Lets say that you have the correlation of x,y and you have the standard deviations of x and y , how would you then find the covariance of x,y using the correlation of x,y and and the standard deviation of x,y .

The reason I would like to know this is I would like to take a correlation matrix and the standard deviations of all of the variables and use it to create a covariance matrix .

Thank you for your time , your help will be greatly appreciated


1 Answer 1


$$covariance(x,y) = {correlation(x,y) * \sigma(x) * \sigma(y)}.$$ where ${\sigma(x) \ and \ \sigma(y) }$ are standard deviation of x and y respectively

For more details check out this blog post "Baffled by Covariance and Correlation???" https://towardsdatascience.com/let-us-understand-the-correlation-matrix-and-covariance-matrix-d42e6b643c22

and this video "covariance and correlation by Ben Lambert" https://www.youtube.com/watch?v=KDw3hC2YNFc

I hope this helps.

  • $\begingroup$ This is correct, but a more direct answer would express the covariance in terms of the correlation, as the question asks. $\endgroup$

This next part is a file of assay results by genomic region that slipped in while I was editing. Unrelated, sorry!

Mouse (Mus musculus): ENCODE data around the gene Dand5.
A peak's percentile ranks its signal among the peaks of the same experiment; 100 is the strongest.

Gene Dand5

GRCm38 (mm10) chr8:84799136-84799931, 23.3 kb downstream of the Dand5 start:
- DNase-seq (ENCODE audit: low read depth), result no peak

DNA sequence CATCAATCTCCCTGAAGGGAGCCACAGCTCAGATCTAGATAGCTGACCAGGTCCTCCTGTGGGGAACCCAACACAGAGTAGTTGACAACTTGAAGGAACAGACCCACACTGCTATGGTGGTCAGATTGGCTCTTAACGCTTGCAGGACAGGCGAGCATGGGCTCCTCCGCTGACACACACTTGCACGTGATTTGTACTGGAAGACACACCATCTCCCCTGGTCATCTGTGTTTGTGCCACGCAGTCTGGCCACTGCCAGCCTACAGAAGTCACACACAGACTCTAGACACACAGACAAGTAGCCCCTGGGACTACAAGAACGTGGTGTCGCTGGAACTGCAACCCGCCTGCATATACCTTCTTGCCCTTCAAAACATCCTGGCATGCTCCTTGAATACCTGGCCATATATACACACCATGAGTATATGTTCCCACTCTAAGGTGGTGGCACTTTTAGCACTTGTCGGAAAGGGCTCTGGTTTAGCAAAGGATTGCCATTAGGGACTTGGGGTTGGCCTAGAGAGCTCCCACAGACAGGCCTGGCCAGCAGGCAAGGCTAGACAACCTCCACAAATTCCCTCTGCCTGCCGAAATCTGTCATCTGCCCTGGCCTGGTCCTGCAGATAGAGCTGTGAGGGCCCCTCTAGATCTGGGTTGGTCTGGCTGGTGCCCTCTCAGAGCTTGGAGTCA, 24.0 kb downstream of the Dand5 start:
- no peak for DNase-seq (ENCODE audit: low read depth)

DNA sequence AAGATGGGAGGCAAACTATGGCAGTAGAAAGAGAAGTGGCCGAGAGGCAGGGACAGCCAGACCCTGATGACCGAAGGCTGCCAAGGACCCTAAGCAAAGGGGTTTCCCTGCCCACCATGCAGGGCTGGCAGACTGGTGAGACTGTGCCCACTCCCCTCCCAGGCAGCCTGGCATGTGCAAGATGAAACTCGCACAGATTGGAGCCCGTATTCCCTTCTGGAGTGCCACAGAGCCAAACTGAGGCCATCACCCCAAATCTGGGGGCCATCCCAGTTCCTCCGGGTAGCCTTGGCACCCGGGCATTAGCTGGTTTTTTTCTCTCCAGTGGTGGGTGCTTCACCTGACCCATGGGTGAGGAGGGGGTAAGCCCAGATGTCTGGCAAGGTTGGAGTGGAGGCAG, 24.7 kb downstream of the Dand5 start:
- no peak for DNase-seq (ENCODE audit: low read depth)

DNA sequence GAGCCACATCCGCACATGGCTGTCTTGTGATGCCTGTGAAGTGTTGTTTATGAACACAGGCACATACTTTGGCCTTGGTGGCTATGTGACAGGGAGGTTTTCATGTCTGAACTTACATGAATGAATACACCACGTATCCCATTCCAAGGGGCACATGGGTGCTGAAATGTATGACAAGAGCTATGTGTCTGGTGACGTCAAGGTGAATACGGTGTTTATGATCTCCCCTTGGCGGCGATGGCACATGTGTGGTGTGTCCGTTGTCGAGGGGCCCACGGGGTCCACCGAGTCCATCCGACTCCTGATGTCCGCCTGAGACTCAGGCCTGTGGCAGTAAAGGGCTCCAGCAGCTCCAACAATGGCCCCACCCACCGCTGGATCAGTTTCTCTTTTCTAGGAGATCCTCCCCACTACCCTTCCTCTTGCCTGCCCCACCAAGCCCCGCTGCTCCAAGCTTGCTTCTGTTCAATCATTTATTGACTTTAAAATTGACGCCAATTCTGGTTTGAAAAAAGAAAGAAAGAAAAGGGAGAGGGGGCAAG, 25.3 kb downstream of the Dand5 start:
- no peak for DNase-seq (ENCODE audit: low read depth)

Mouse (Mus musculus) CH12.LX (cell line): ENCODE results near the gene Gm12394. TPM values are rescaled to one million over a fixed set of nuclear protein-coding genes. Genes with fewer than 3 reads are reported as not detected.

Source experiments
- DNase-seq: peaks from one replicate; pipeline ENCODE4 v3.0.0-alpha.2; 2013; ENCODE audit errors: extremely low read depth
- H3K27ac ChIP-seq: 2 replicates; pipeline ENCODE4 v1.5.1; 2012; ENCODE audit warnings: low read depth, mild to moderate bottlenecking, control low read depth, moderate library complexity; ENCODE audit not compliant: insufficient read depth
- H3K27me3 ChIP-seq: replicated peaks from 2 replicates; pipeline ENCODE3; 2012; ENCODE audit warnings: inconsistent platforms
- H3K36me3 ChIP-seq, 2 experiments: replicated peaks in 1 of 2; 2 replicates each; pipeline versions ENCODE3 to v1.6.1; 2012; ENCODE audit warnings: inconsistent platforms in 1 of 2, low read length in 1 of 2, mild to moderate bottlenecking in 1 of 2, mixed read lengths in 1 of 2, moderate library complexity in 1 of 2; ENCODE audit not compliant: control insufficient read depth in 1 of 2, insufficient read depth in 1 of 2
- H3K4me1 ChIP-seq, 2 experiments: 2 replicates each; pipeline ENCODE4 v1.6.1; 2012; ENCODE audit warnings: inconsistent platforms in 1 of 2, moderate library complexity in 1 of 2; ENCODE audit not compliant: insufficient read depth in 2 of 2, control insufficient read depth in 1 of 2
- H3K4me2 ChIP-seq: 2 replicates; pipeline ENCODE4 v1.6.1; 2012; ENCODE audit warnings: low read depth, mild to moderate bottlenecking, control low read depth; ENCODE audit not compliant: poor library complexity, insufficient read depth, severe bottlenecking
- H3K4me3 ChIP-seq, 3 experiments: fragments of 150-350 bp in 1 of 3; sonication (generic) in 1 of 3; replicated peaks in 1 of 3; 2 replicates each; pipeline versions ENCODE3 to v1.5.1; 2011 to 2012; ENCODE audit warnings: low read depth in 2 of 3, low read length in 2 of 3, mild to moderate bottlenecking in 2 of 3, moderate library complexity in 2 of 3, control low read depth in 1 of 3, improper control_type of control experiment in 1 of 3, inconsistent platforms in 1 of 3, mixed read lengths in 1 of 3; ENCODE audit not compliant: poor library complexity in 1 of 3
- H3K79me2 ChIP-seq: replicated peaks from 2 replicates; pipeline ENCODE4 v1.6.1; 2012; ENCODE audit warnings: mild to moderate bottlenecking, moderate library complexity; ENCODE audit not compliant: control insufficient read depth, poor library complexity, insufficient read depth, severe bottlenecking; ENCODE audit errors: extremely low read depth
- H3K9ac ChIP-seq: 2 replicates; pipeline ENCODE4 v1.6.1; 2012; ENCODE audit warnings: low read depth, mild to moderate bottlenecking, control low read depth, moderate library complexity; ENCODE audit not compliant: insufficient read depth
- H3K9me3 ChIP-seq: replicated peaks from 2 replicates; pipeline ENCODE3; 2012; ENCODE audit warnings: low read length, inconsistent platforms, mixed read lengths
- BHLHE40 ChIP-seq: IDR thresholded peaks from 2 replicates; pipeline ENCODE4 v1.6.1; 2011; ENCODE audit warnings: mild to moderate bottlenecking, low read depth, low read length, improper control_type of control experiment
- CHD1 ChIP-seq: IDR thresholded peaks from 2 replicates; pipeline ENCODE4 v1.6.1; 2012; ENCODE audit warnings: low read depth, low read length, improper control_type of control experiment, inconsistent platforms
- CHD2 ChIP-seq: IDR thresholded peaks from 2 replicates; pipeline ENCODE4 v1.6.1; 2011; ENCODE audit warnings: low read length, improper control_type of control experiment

– whuber
    Jan 28, 2020 at 20:10
  • $\begingroup$ @whuber Yes, correct. Should I edit it? I am a newbie here. This is my first answer. $\endgroup$ Jan 29, 2020 at 6:57
  • $\begingroup$ We welcome and appreciate improvements to posts. Across SE sites, community norms vary. Here on CV, although anyone with sufficient reputation can edit any post, we typically are content with suggesting improvements to answers and leave it up to you to decide whether and how you want to make any changes. (I write from the perspective of one who has been asked many times to fix or improve an answer!) $\endgroup$
    – whuber
    Jan 29, 2020 at 16:19
  • 1
    $\begingroup$ @whuber Thanks for the suggestion, I have edited it to be a more direct answer. I will try to keep that in mind while answering more questions. $\endgroup$ Jan 29, 2020 at 18:11

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